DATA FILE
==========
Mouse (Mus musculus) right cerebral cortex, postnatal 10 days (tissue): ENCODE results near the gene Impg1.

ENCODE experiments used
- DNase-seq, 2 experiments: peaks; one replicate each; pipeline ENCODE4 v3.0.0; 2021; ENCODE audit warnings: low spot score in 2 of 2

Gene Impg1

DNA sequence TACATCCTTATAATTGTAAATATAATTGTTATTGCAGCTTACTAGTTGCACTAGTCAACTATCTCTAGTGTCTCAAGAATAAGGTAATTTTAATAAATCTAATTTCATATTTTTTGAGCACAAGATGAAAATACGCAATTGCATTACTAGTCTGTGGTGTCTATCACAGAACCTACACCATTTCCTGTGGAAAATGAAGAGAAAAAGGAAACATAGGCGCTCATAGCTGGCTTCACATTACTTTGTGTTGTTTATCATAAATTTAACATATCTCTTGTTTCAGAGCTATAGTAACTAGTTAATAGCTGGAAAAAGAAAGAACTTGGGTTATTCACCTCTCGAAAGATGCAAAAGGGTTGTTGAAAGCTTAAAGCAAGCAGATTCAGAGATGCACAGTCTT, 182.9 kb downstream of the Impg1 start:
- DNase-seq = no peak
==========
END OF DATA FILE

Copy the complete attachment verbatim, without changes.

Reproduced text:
Mouse (Mus musculus) right cerebral cortex, postnatal 10 days (tissue): ENCODE results near the gene Impg1.

ENCODE experiments used
- DNase-seq, 2 experiments: peaks; one replicate each; pipeline ENCODE4 v3.0.0; 2021; ENCODE audit warnings: low spot score in 2 of 2

Gene Impg1

DNA sequence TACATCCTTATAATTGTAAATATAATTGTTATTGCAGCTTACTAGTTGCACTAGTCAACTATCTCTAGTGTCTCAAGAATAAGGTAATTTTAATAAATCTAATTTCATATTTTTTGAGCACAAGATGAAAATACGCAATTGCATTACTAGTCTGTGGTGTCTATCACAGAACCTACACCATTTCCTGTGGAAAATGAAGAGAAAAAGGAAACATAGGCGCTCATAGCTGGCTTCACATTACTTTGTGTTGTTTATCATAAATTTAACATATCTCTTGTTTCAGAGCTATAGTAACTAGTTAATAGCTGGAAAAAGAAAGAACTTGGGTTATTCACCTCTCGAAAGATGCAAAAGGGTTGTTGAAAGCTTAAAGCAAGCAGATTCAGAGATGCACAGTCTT, 182.9 kb downstream of the Impg1 start:
- DNase-seq = no peak